Grant Morrison is a man with a reputation: a lunatic practitioner of the occult, eyeball-deep in drugs, with transvestite tendencies and a shaven-headed snarl.
The man sitting in front of me, however, is a different entity entirely: a softly spoken and quick to laugh gentleman, poured into a chair and eager to talk about his beloved superheroes. Here in Edinburgh to promote his new book Supergods, a fascinating mix of superhero history, autobiography and positive thought manifesto, Morrison is at ease in the sweltering hotel tucked behind the book festival grounds, musing about his latest creation.
"God, I don't even know what it is now, because after you finish it, it becomes something totally different. Now it's out there and it has its own life, so it's kind of like a Viking child I just threw in the snow," he laughs, smiling for what must easily be his 100th interview this month. "It was just a runaway thing, you know. Because I got bored with telling a history that I thought only the fans of comics would care about, I wanted to also talk about what happens if you subject your entire life to the radioactivity of comic books and superheroes."
Currently writing Superman stories for the newly re-launched Action Comics, after switching from his hugely successful Batman run, it's no exaggeration to say that Glasgow-born Morrison is at the top of his profession. Since the late-Eighties British invasion of comics, when Alan Moore, Neil Gaiman, and Morrison launched themselves at an unsuspecting American public, Morrison's work has garnered a reputation for heady brilliance and complexity. After his gothic Arkham Asylum, which inspired the successful videogame series, his brain melting The Invisibles, which influenced The Matrix, and his iconic X-Men run for Marvel that set the tone of the brilliant films, Morrison is an authoritative voice on comics culture.
"Doing something like Superman or Batman," he later tells an audience of adoring fans, "you're part of a 70-year continuum, and to be able to go in there and tie this little knot in the story of Batman somewhere ... you know, when I'm dead and gone and forgotten in a couple of generations, Batman will still be around and my name will still be there on those Batman stories. I've kind of scrawled my signature on his arse."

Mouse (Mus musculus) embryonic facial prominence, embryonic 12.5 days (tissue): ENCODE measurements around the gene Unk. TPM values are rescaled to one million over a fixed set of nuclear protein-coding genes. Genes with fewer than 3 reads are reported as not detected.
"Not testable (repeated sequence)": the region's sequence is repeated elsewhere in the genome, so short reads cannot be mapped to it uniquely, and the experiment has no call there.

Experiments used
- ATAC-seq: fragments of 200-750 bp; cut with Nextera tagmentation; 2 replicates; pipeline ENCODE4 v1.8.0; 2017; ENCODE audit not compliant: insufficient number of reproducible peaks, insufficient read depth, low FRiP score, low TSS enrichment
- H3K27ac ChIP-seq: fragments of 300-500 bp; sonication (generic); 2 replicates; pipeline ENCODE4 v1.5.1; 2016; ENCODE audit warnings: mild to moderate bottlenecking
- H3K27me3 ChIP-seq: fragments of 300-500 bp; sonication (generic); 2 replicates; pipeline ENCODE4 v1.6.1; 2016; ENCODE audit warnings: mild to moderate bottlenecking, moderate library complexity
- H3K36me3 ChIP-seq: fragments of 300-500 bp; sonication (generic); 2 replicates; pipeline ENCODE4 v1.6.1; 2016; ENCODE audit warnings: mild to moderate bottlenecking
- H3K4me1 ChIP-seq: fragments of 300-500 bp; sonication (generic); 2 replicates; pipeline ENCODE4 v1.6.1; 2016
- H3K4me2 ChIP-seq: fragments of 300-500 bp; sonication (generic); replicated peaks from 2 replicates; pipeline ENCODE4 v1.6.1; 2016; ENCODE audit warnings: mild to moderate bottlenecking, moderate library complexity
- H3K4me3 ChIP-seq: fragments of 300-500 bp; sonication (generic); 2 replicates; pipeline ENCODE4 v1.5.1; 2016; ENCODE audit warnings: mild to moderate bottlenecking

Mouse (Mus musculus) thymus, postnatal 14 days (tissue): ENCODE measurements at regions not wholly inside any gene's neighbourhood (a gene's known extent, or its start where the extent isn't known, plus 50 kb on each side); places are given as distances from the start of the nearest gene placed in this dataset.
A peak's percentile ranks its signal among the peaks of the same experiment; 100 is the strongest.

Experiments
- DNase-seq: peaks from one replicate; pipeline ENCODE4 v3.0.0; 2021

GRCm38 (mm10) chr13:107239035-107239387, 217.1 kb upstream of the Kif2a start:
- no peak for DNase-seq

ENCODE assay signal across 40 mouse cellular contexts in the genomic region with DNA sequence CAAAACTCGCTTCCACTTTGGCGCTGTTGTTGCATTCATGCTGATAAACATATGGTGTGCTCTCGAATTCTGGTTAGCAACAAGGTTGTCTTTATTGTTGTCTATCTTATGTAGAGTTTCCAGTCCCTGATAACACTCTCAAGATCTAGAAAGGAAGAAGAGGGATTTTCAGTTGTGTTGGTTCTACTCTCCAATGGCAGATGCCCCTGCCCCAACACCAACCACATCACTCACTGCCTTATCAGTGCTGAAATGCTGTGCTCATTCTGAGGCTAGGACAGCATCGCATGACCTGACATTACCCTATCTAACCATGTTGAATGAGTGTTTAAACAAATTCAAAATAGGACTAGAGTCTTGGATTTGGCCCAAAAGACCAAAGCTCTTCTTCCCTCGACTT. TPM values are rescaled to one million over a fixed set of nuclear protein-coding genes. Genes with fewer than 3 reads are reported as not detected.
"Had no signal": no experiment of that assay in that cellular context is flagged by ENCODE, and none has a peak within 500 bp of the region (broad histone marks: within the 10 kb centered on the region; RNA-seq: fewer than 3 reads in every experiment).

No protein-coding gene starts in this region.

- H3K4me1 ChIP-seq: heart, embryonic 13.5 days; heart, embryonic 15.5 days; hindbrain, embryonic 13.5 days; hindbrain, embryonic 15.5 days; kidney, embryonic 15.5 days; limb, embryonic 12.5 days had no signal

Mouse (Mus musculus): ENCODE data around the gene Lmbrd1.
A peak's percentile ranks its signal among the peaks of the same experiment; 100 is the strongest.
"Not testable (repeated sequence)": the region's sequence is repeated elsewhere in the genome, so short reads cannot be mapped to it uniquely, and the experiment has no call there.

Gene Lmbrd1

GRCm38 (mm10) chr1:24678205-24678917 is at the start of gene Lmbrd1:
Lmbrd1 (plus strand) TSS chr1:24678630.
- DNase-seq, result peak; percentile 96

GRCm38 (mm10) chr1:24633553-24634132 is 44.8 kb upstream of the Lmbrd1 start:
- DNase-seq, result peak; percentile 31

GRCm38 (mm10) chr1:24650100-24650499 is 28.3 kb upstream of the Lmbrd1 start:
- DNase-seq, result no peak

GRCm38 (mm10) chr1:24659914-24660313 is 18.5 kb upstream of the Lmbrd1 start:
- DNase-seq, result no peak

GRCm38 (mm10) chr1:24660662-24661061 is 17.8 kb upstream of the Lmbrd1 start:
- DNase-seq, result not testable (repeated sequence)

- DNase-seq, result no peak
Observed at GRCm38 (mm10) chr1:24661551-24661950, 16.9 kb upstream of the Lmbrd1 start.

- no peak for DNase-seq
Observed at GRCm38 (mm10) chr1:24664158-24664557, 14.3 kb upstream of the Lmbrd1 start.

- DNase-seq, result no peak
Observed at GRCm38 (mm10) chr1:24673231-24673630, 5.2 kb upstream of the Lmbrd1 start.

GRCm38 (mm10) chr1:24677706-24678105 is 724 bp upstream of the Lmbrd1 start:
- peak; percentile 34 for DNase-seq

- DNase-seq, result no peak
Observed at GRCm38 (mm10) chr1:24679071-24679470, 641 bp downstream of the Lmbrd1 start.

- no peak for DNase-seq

It's interesting to note the difference between Morrison's persona behind the scenes and on stage. After his talk, there is a slight sense of nerves, and perhaps with good reason: his words are reported the next day without mention of the cheeky grin or the laughs on either side. The snarl is kept intact.
Supergods is far from a conventional history of an artform. The structure is built around the progress of a human life from child to adult; the recurring lightning flash motif in superhero comics represents the instant connection between the divine and the material; Superman is Apollo, Zeus, Christ. Superheroes are ideas, constructed by humanity to be indomitable, and 70 years later they are as prevalent as ever before, allowing willing audiences a utopian escape from a bitter reality.
"That optimism that comics bring is a kind of outrage now, and quite appeals to me because of that," he grins. "It's so against the prevailing trends to say, 'Hey, maybe everything's OK.' People just lose their shit if you try to tell them that perhaps we're part of larger-scale processes that are working themselves out, and that we barely have any comprehension of. You can't say that."
The power of ideas and stories is perhaps the main thrust of Supergods, a proclamation on how to improve our broken world. "You watch Big Brother and it's the exultation of idiocy," Morrison tells me, hastily explaining that he just happened to catch it the night before. "And it's hard to posit alternatives to it, because it's so popular, but superheroes kind of do so. It's in a small, crude way, but at least they're doing it."
Morrison, a famous practitioner of chaos magic, is passionate about his theories in Supergods, and how they are misinterpreted. "A lot of reviewers were freaked out. They say, 'I loved this book until I got to page 224 and this guy's in a dress summoning Voodoo gods! Who is this man?! How dare he enter my history of superheroes!'"
But his contentious reputation will only build now that his radical new take on Superman has been revealed: "My big thing was to do a Superman who was a bit more pro-active and a bit more socialist. Because that seemed, again, like a nice bomb to fire into the heart of Americana." Then again, Morrison insists that society is crying out for a superhero who is a champion of the poor and oppressed. "I thought it was a great chance to seize the reins, and take Superman away from being a patriotic figure, a representative of the American flag in some way, and instead do a Superman who's clearly for justice – but not necessarily for the law."
Morrison is a big fan of final statements: Leviathan is his final statement on Batman, Final Crisis was his final statement on DC, Multiversity will be his final statement of final statements, and Supergods, already a New York Times bestseller, is his final statement on superheroes. And what is Morrison's final statement on Supergods? "It'll change your life," he laughs. "No it will! If you read Supergods it will change your life."
Action Comics #1 is published by DC, priced £2.90
Supergods: Our World in the Age of the Superhero, By Grant Morrison (Cape £17.99)
'There were real superheroes, of course. They did exist. They lived in paper universes, suspended in a pulp continuum where they never aged or died unless it was to be reborn, better than ever, with a new costume. Real superheroes lived on the surface of the second dimension. The real lives of real superheroes could be contained in two hands.'Reuse content